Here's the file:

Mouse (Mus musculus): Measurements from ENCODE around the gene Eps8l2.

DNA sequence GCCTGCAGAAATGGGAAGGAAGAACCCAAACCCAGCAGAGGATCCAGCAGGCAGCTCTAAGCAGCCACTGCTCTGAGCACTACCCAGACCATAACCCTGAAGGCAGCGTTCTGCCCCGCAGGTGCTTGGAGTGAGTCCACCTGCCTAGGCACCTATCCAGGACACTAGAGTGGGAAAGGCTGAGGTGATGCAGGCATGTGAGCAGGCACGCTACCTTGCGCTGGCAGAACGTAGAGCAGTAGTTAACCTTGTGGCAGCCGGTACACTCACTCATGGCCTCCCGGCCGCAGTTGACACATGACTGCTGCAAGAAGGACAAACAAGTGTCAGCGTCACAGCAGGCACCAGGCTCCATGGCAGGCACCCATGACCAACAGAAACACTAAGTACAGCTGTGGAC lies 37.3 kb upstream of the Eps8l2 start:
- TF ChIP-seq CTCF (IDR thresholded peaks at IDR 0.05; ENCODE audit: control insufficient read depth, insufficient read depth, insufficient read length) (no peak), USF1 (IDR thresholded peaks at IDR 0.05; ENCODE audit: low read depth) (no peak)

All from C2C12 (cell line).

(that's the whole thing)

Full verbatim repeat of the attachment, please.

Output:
Mouse (Mus musculus): Measurements from ENCODE around the gene Eps8l2.

DNA sequence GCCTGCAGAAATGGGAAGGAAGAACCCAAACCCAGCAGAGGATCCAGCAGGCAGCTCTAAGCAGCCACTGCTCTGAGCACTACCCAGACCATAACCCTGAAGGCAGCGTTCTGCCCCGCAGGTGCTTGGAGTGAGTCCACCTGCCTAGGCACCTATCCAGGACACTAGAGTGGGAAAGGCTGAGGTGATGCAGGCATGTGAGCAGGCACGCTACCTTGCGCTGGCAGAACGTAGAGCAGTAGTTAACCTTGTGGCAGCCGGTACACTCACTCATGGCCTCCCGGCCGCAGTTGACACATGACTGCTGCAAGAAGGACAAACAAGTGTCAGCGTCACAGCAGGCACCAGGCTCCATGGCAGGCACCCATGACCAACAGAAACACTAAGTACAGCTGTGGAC lies 37.3 kb upstream of the Eps8l2 start:
- TF ChIP-seq CTCF (IDR thresholded peaks at IDR 0.05; ENCODE audit: control insufficient read depth, insufficient read depth, insufficient read length) (no peak), USF1 (IDR thresholded peaks at IDR 0.05; ENCODE audit: low read depth) (no peak)

All from C2C12 (cell line).